Published in European Action No 2 - January/February 2006
Fascism in Britain
was a peculiar phenomenon of the 1930s. Even left-wing academics have acknowledged this fact and the term “post-fascist”
had entered the political lexicon long ago.
the word has become a term of abuse, a generic term applied to anything of which left-wing political correctness
does not approve. We have had “food fascists”, “style fascists” and so on. The point I am making here
is that the term “fascist” has now been taken out of its original context, the politics of the 1930s,
and hijacked as a weasel word, empty and intentionally misleading.
On the other
hand, anyone who adopts this term as a political label today, deserves a heavy dose of political enlightenment because such
a posturing is not only inappropriate but it also displays an ignorance of the changing shape and nature of British politics
since the Second World War.
Sir Oswald Mosley always claimed that he had “gone beyond fascism” as he emerged
onto the political scene after internment, without charge or trial, during the last world war. His Union Movement was
founded in 1948 with a very clear message acknowledging that the post-war era demanded some very definite re-thinking. This
re-thinking was encapsulated in the new idea of “Europe a Nation”, the hope that Europeans would never fight each
other again and would unite in brotherhood.
He made it very clear that the fascism of the Thirties had
its faults and weaknesses, specifically that it “rode roughshod over individual liberties”. Its other weakness
being that it was far too narrow in its nationalism which could lead to the adoption of a belligerent attitude towards other
nations, likely leading to war.
There are still people today who talk rather foolishly of reviving fascism,
a position which always seems to manifest itself in a fetish for uniforms and related paraphernalia. This particular penchant
leaves no room for reason and serious practical thought.
In Britain, the public display of political uniforms has been
banned since 1936 and there is neither a desire nor a need to adopt such outward appearances again when other more effective
means of propaganda are now available to us in the form of the new methods of electronic communication.
no law against groups of people dressing up in black uniforms behind closed curtains and locked doors, when it satisfies a
deep-felt need. But it is not politics ... so let us make that very clear. What is the point of wearing a political uniform
if the wearing of such a uniform in public is illegal? A true political mind is flexible enough to recognise a more pragmatic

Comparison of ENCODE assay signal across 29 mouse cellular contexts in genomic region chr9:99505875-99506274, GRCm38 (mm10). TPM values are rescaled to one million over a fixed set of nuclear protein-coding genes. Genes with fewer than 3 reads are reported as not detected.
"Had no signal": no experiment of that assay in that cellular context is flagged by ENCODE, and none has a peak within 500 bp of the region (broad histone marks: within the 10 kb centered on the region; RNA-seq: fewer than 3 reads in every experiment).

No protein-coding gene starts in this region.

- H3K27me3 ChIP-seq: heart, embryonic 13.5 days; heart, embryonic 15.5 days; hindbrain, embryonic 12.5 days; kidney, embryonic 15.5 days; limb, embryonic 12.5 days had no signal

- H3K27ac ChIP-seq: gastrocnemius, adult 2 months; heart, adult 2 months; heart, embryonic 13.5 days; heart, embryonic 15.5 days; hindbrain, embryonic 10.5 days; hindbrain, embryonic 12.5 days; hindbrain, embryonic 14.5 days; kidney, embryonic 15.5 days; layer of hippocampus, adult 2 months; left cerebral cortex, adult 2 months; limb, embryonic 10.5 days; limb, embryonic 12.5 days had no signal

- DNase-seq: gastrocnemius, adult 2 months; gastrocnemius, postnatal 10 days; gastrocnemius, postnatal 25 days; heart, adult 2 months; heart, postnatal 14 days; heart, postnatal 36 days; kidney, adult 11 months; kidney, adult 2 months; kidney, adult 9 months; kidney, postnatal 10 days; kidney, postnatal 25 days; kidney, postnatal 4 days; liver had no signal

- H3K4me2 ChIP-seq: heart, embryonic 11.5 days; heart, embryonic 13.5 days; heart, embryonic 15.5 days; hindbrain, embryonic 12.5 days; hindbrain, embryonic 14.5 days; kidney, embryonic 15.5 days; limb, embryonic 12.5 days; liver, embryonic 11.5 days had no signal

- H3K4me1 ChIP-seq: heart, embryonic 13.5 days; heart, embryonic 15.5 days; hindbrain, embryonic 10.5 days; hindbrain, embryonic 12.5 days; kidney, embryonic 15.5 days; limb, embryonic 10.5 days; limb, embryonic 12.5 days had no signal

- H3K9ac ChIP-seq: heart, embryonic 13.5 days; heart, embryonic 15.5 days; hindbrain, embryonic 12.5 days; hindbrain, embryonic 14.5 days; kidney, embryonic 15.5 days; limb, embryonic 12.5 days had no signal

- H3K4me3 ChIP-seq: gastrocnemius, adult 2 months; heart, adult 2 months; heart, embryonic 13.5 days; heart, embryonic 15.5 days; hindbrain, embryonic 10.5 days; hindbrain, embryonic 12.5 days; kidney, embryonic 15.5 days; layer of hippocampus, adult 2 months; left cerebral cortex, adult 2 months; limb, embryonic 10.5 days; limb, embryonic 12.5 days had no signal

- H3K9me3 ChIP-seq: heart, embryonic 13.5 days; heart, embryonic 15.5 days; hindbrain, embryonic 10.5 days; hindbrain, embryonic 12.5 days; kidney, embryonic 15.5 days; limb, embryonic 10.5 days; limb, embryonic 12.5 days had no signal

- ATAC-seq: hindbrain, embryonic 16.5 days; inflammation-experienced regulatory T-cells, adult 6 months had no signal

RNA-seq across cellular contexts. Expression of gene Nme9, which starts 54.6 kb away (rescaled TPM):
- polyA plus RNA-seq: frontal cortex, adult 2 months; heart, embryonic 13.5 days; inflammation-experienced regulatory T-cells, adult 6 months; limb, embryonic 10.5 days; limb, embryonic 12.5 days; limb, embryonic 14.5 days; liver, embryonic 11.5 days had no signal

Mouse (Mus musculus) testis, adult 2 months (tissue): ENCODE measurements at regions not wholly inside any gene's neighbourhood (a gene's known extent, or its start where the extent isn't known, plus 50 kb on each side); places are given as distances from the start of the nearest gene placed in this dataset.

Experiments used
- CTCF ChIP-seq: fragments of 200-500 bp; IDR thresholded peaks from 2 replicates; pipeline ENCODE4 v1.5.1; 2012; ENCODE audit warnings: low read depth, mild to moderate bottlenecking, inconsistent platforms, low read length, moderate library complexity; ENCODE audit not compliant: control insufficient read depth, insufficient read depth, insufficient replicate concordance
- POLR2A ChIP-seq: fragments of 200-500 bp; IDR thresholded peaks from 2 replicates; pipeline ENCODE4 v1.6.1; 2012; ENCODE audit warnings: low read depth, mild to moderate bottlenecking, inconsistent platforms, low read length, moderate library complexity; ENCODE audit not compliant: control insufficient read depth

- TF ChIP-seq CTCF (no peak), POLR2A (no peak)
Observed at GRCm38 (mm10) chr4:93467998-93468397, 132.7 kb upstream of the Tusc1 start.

and realistic way and therefore rejects that which neither works nor is acceptable in the long run.
a current trend towards reviving a “golden era”, not surprising when most of us live in an age of empty materialism
and uncertainty. Pre-war fascism did hark back to another era for inspiration. With Mussolini it was Ancient Rome and
with Mosley it was England’s Elizabethan era. Having said that, we must understand that every “golden era”
had something of an illusion about it and so we must resist the temptation of dwelling on a past that seemed to offer a better
picture of things.
We are realists, albeit guided by an idealism ... but an idealism for the future and not
for the past. Fascism ended in the dust and ashes of 1945. The promises that it held for so many were dashed for good. What
emerged in its place was a transcendence, upwards and forward, that looked back only for the purpose of learning lessons.
virtue of pre-war fascism was its deeply held patriotism expressed in the most noble terms. Now we extend that principle of
patriotism to the concept of Europe a Nation ... widening the scope and appeal for a greater love of nation, beyond fascism.
the Twenty First Century we require a new creed for the purpose of carrying forward that long fought-out struggle in the interests
of all our peoples in Europe. It is a synthesis of the best from all that has preceded the present time which leaves all previous
political ideas totally redundant ... including those of fascism!
Ideas of dictatorship, militarism and
domination by the state belong to the past as we seek improved and more efficient methods of creating government that acts
on the will of the people in the truest possible way.
Present-day party politics remains a democratic sham as such
because we know the system is run by big money. We want a new democracy free of all that.